Huberman Alkalai

  • Issue: September 1989
  • Designer: R. Beckman
  • Stamp size: 25.7 x 40 mm
  • Plate no.: 91
  • Sheet of 15 stamps Tabs: 5
  • Printers: E. Lewin-Epstein Ltd.
  • Method of printing: Offset

Rabbi Yehuda Hal Alkalai is known to history as being among those first promulgators of Zionism, before Herzl, who were given the epithet the Fathers of Modern Zionism". Rabbi Alkalal was born in 1878 in Sarajevo (today the province of Bosnia in Yugoslavia), then under Ottoman rule. He received his religious education from his father, who was a rabbi and teacher, and later on he also immersed himself in studying the books of the Kabbalah.

Early on he was appointed Cantor and Rabbi of the township of Semlin, near Belgrade. During this period he wrote his first work "Darkhei Noam" (Paths of Pleasantness") - a booklet on Hebrew language and grammar. This booklet was written in Ladino, though all his later works were written in Hebrew.

It was the period of the "Birth of Nations" in Europe, a period of political ferment and national awakening which was particularly active in the Balkan Peninsula. In Serbia, the country in which he lived, and in Greece, Serbia's southern neighbour, uprisings and wars of national liberation were taking place.

Rabbi Alkalai was greatly impressed and influenced by what was happening around him and which was leading, in the end, towards the liberation and independence of small and oppressed nations. There is no doubt that in this situation and under these conditions, he conceived and nurtured the glimmering of the idea of the return of the Jewish People to its historic homeland.

In 1840 the Damascus Affair took place, and this gave him the incentive to consolidate his ideas. The Damascus Affair was for him what the Dreyfus Affair was to be for Herzl some 56 years later. Rabbi Alkalai was taken up With Zionism before the word could be found in any dictionary.

He began to travel and to visit some of the capitals of Europe. He met with contemporary leaders of the Jewish communities including Montefiore, Cremleux (a member of the French Parliament), Charles Netter (the founder of Mikveh Israel) and others. Quietly and with gentle, inexhaustible persuasion, he spread his propaganda and his new ideas. At the same time he wrote and published essays and pamphlets and had his articles published in the "Jewish Chronicle", "Havazzelet", "HaMaggid" and "HaMevasser".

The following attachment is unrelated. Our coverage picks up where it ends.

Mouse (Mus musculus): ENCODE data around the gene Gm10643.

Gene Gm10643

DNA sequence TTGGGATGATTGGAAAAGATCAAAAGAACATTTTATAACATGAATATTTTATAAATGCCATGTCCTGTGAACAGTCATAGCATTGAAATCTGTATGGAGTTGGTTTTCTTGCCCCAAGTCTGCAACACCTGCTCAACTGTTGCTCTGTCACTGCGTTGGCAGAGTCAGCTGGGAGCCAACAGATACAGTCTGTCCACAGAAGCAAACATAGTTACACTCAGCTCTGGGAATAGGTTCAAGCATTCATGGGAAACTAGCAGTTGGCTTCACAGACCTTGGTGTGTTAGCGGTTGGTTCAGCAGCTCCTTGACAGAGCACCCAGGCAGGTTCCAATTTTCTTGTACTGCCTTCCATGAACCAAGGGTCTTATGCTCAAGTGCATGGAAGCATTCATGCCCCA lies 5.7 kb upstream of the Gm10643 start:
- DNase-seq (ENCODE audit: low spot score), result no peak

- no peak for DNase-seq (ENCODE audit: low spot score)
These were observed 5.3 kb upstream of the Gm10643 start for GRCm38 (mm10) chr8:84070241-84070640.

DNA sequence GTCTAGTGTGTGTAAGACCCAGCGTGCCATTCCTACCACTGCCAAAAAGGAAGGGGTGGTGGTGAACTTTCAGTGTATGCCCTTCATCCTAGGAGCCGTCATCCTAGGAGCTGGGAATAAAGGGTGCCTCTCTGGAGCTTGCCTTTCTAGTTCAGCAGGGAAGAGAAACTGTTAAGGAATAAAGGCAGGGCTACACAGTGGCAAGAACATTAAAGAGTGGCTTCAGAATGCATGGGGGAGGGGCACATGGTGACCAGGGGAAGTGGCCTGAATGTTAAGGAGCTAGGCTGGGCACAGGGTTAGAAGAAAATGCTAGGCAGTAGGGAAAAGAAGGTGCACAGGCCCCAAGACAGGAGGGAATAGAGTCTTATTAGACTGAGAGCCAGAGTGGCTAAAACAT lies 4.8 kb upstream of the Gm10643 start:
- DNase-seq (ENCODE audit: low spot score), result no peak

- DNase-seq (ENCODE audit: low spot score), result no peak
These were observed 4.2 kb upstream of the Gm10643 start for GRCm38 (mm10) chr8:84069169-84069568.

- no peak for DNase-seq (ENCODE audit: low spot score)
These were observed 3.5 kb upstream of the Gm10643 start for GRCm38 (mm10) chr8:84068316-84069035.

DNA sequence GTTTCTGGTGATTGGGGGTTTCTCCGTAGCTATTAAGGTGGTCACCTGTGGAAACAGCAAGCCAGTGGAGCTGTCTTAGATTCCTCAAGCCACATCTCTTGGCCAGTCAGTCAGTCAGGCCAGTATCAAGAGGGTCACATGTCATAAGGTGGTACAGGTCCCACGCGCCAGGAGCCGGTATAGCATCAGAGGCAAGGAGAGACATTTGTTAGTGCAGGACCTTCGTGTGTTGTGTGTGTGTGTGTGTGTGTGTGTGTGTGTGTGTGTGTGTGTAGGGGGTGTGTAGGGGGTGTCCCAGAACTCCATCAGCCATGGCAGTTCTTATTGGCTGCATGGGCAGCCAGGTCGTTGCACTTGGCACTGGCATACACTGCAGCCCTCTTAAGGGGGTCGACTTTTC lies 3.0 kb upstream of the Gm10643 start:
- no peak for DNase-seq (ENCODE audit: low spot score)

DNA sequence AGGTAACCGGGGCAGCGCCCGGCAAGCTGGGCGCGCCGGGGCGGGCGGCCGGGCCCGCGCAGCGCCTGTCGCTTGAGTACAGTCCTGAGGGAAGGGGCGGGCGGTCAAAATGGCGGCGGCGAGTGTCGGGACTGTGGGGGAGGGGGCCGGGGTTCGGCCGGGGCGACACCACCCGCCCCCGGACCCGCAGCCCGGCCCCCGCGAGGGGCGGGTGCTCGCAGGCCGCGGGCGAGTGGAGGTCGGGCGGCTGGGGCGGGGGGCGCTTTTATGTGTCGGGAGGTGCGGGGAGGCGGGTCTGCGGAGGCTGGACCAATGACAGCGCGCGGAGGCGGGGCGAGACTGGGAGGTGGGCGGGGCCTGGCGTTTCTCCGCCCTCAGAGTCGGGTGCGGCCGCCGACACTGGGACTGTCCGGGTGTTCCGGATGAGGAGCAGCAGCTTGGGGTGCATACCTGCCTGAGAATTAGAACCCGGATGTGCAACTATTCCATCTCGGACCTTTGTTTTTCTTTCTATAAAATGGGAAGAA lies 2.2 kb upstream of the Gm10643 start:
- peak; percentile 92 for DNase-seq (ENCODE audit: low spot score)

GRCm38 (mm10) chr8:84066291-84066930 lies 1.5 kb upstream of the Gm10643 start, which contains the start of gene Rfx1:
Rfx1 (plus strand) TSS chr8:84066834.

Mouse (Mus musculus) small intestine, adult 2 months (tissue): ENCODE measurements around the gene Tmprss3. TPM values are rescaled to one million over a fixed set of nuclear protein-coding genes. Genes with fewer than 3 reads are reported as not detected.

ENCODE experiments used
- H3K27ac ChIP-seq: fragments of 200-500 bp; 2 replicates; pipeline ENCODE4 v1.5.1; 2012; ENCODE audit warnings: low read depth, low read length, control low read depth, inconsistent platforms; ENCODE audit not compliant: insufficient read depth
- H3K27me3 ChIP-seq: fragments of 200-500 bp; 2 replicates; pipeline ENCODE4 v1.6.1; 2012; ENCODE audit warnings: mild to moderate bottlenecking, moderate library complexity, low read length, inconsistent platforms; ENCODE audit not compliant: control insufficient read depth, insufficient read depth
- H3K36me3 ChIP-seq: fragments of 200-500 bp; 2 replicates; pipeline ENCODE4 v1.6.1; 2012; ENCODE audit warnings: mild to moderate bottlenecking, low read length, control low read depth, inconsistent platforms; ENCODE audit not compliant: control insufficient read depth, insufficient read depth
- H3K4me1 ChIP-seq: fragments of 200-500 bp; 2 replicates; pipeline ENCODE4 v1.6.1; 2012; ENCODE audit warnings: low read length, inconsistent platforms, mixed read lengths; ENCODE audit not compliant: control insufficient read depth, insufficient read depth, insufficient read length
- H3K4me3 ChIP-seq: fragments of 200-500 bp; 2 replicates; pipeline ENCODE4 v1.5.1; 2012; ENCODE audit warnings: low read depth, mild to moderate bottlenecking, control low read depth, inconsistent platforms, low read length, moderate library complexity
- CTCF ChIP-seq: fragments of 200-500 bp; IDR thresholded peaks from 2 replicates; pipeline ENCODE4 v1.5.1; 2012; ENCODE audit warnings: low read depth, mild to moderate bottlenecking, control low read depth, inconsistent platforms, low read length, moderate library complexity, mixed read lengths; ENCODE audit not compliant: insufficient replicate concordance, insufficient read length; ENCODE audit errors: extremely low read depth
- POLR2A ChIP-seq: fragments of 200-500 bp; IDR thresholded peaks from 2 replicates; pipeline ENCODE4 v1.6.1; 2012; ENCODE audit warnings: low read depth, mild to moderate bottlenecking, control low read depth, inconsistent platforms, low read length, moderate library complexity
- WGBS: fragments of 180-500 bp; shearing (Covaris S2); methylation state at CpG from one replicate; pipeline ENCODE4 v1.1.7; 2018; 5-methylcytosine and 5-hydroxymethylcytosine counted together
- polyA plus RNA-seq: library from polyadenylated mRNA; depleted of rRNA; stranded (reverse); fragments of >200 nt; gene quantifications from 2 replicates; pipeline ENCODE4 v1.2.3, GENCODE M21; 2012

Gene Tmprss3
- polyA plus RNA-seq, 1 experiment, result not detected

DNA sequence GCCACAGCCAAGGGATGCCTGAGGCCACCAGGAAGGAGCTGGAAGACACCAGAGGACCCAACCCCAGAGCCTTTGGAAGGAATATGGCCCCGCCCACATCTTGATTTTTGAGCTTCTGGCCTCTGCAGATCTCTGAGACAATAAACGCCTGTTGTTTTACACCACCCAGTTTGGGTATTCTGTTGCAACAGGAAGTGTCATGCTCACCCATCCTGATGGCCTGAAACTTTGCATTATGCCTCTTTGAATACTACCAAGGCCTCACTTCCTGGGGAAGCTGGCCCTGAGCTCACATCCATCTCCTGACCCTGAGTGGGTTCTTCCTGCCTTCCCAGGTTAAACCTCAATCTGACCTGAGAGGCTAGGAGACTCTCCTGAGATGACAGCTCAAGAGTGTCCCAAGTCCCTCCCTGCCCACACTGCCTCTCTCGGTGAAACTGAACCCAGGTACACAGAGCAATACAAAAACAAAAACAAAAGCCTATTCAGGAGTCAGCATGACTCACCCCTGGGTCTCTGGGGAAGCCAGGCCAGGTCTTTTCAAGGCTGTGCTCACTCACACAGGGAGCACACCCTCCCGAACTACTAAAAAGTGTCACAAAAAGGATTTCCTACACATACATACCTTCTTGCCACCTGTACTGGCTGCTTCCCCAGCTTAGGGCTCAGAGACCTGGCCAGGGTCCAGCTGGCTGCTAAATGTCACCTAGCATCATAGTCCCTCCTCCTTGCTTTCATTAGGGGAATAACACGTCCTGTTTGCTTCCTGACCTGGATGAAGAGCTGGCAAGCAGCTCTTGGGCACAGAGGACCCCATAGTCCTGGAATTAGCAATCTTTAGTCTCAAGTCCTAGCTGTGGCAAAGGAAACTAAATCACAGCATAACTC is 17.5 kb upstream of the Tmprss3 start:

In his meetings, publications and articles he related to the overall political events of his time and connected them up with Judaism and his own unconventional ideas. He built a complete political programme, assigning roles to the countries of Western Europe, particularly to Britain, to help carry it out, and all this two or three generations before Herzl and Hibat Zion. His ideas aroused a mixed response: from enthusiastic agreement to violent opposition and disparagement. In the course of his life he knew disappointment and disillusion, since his ideas were way ahead of their time.

Towards the end of his life he emigrated to the Land of Israel and settled in Jaffa and Jerusalem. Here too he aroused disagreements; here too he had supporters and opponents. He was fanatically opposed to the "Halukkah - Charity from Abroad" means of survival, and promulgated the acquisition of lands for the Jewish masses who could come to the country and make their livelihood from creative work.

Old age and deteriorating health finally took their toll; he died in the month of Tishrai 5639 (September 1878) and was buried in the Jewish Cemetery on the Mount of Olives; and a few days later his wife Esther was buried alongside him.

In 1879 about a year after his death, the first settlers arrived and settled the land of Petah Tikvah, the "Mother of the Settlements", and three years later the settlements of the First Aliyah were founded. Yehuda Hal Alkalai did not live to see his dream realised.

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Rabbi Alkalai